Lime–a (Solanum stenotomum goniocalyx)

S. goniocalyx. Juz.&Buk.
Common Name Latin Name Plant Family
Solanum stenotomum goniocalyx

None known

  • Medicinal Use

    None known

  • Edible Use

    Tuber – cooked. It is boiled and then frozen before being eaten[177]. Rich in starch, it has an exceptional flavour and contains unusually high amounts of protein and vitamin C[196].

  • Cautionary Notes

    Although no specific mention of toxicity has been seen for this species, it belongs to a genus where many if not all the members have poisonous leaves and sometimes also the unripe fruits.

Cultivation & Habitat

Seed – sow early spring in a warm greenhouse. Prick out the seedlings into a fairly rich compost as soon as they are large enough to handle and grow them on fast. Plant them out after the last expected frosts. Division. Harvest the tubers in autumn after the top-growth has been cut back by frost. Store the tubers in a cool frost-free place overwinter and replant in April.
Succeeds in most soils[1]. Dislikes wet or heavy clay soils[16, 37]. Prefers a slightly acid soil, the tubers are subject to scab on limy soils or those deficient in humus. Yields best on a fertile soil rich in organic matter. This plant is one of the S. American species of potatoes. It is not frost hardy but can probably be grown in much the same way as potatoes are grown by planting out the tubers in spring and harvesting in the autumn[K]. It is occasionally cultivated in the Andes, some strains are fairly frost-resistant[196]. Plants might have strict daylength requirements and may yield poorly in temperate zones because they need short-days in order to induce tuber-formation[196]. A diploid species producing fertile seed, it is considered to be the most ancient of the cultivated potatoes[196]. Tubers require a dormant period before they will resprout and can be stored for 3 – 4 months[196].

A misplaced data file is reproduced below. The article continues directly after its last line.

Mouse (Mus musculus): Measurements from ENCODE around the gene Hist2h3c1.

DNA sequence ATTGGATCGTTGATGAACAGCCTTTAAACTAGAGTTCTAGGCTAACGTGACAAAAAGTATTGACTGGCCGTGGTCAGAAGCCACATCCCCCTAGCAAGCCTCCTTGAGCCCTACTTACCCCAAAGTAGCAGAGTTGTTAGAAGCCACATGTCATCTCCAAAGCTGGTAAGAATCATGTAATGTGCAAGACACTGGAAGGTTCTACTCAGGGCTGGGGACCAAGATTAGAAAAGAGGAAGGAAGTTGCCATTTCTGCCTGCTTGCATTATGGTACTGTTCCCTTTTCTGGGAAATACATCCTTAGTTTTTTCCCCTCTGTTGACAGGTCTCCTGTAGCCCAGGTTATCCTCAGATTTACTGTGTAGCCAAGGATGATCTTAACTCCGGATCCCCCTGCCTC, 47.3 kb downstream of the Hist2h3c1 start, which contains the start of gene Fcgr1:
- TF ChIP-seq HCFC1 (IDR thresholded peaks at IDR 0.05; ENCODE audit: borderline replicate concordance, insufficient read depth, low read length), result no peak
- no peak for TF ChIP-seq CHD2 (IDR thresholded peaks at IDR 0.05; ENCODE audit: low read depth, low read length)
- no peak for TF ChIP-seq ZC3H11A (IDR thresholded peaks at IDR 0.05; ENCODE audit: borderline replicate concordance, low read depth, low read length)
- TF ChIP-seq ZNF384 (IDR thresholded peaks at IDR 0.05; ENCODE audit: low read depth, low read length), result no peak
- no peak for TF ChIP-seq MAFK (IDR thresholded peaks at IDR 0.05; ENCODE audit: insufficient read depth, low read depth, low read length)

S. America – Peru.

Become ungovernable, break the chains of the matrix; grow and forage your own food and medicine.

*None of the information on this website qualifies as professional medical advice. Take only what resonates with your heart and use your own personal responsibility for what’s best for you. For more information [brackets] [000], see bibliography.